Notre Dame football: Russell taps Te’o to help on the comeback trail
SOUTH BEND - He purports to study the list of former Notre Dame All-America cornerbacks every day, even occasionally poring over film of the most recent of those, converted soccer player Shane Walton (2002).
But somehow the growing pains of KeiVarae Russell’s sophomore season were starting to overtake the actual growth. It wasn’t so much a crisis of confidence for the second-year starting cornerback as it was figuring out how to turn the page on adversity.
So he reached into the past and called former Irish All-America middle linebacker and Heisman Trophy runner-up Manti Te’o.
“He’s always been a big brother figure to me when he was here,” Russell said of the San Diego Chargers rookie. “We actually had a man-to-man talk. And I asked him, ‘How did you get where you are?’ ”
Russell said Te’o shared his early struggles during his own ascent, struggles that Russell never knew about while playing high school ball in Everett, Wash.
“He told me when he was a sophomore, everybody was loving him,” Russell said. “Then he’d have a terrible game and everybody was like. ‘What the hell?’ And he was like, ‘You’ve just got to ignore that if you want to be great.’
“That’s what he told me, ‘If you want to be great, you’ve got to keep going. The great ones don’t dwell on a bad game or a bad play. The great ones know that’s going to happen. But the great ones are always defined by how they come back.’ ”
Actually, the entire secondary is sort of in comeback mode as the 22nd-ranked Irish (2-1) square off against Michigan State (3-0) Saturday at Notre Dame Stadium (3:30 p.m. EST, NBC-TV).
After three uneven games that one would have expected to see last season when three first-year starters and converted offensive players helped comprise the nation’s No. 16 pass-efficiency defense, the Irish now sit at 63rd in that category. ND’s linebackers have contributed to the fall as well.
Not included in that number are the six pass-interference penalties the Irish have been flagged for in the first three games of the season. That matches the total ND amassed all of last season.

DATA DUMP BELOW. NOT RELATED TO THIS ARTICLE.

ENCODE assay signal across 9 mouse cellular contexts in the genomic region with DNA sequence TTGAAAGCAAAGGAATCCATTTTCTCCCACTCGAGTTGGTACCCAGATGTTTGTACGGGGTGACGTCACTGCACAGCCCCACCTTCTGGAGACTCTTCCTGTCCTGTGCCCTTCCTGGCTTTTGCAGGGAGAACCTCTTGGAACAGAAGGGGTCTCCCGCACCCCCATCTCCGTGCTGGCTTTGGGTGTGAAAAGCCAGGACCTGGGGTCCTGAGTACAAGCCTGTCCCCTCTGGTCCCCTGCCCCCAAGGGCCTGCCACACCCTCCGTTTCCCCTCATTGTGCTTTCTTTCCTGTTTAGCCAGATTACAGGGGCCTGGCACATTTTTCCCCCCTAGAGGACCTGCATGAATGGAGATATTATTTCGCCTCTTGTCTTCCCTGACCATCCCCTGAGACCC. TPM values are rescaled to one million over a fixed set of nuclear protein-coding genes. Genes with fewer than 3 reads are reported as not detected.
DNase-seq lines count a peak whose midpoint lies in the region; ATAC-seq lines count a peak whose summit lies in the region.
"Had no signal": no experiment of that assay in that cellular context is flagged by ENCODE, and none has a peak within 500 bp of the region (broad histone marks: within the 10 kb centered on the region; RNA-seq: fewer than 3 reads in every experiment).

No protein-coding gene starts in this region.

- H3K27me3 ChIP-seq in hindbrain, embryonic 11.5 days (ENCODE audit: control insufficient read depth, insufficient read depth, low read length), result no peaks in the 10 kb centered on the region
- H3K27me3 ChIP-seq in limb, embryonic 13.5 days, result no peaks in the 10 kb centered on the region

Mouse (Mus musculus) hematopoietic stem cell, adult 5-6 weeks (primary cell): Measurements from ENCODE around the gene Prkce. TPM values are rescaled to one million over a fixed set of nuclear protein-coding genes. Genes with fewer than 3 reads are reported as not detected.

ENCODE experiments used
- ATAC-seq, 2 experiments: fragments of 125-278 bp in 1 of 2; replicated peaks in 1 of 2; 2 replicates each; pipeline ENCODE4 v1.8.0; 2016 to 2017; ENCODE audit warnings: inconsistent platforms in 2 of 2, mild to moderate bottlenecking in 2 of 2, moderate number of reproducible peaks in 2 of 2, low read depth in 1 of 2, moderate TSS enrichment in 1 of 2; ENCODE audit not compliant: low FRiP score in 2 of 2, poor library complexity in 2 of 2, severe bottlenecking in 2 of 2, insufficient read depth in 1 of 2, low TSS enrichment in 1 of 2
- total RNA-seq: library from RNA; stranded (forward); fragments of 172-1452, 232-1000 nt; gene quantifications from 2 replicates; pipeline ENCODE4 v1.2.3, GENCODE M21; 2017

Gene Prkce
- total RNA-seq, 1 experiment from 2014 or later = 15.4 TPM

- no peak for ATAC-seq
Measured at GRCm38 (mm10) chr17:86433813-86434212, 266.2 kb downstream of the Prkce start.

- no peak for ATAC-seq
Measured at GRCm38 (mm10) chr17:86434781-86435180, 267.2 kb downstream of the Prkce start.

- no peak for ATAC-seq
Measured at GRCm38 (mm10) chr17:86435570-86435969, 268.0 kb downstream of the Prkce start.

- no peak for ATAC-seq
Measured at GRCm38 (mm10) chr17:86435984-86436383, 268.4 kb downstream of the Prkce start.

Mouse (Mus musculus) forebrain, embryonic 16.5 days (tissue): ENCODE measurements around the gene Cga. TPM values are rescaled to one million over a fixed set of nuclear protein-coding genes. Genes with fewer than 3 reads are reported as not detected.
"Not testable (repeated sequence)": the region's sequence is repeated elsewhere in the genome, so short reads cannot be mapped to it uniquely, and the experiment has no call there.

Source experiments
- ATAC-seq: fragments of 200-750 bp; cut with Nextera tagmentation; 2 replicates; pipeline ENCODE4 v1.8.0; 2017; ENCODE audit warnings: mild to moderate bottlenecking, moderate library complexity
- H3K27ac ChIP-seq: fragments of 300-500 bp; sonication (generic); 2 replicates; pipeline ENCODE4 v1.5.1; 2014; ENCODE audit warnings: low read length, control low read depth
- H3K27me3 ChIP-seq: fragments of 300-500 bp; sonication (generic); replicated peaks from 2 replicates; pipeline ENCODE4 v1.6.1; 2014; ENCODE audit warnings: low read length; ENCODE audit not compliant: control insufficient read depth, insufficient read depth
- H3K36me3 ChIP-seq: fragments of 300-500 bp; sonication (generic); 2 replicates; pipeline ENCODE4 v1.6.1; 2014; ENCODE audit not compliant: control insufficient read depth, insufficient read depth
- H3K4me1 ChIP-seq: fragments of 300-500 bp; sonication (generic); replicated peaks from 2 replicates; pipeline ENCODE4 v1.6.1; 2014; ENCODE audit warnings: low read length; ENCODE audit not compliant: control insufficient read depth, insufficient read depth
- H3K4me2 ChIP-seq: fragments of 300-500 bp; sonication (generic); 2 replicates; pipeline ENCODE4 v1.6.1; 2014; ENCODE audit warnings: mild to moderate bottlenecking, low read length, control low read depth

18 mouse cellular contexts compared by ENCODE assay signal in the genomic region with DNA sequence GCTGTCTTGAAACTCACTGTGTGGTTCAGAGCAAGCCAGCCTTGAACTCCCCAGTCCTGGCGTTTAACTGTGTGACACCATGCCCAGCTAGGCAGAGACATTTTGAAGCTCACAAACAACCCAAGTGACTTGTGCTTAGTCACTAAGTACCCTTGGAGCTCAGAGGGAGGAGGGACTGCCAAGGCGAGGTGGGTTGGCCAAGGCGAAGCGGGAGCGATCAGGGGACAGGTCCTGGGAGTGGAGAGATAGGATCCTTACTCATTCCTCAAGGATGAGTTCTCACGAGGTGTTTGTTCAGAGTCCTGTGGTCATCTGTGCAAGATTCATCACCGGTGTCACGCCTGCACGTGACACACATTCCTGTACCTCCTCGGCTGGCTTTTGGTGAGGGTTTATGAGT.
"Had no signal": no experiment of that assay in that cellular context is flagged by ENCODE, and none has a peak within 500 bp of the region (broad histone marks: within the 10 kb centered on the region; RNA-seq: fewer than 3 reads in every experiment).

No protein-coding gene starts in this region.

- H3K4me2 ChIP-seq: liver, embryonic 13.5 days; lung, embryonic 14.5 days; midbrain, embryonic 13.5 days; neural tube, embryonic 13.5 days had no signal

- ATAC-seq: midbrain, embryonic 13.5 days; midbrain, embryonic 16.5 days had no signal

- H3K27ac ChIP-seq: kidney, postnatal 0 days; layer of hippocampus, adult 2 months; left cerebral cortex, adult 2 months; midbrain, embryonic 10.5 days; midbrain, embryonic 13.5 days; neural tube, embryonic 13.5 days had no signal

If there’s a positive spin in the matchups that are ahead, it’s that Arizona State, (Oct. 5 in Arlington, Texas) is the only team of the nine remaining on the schedule that has a passing offense ranked above No. 69. The Sun Devils are eighth.
This Saturday’s opponent, Michigan State, hasn’t racked up much passing yardage and hasn’t thrown it well when they’ve tried. The Spartans are 105th in pass offense and 97th in passing efficiency.
What the 5-foot-11, 190-pound Russell has learned, though, is that you have to bring it every game and every play, regardless of a team’s passing prowess or lack thereof.
“I’ve changed my approach to practice,” Russell offered. “I used to be goofy. clowning, but now I’ve changed my approach as far as being more professional, being more about my business, ’cause this game is no joke. And playing secondary is hard.”
Complicating it for Russell was that he had just 27 days last August to get ready to be a starting college cornerback as a true freshman. The Mariner High standout had most recently played cornerback his sophomore high school season, and even then only part-time and with admittedly low effort, hoping that his coaches would drop the double duty.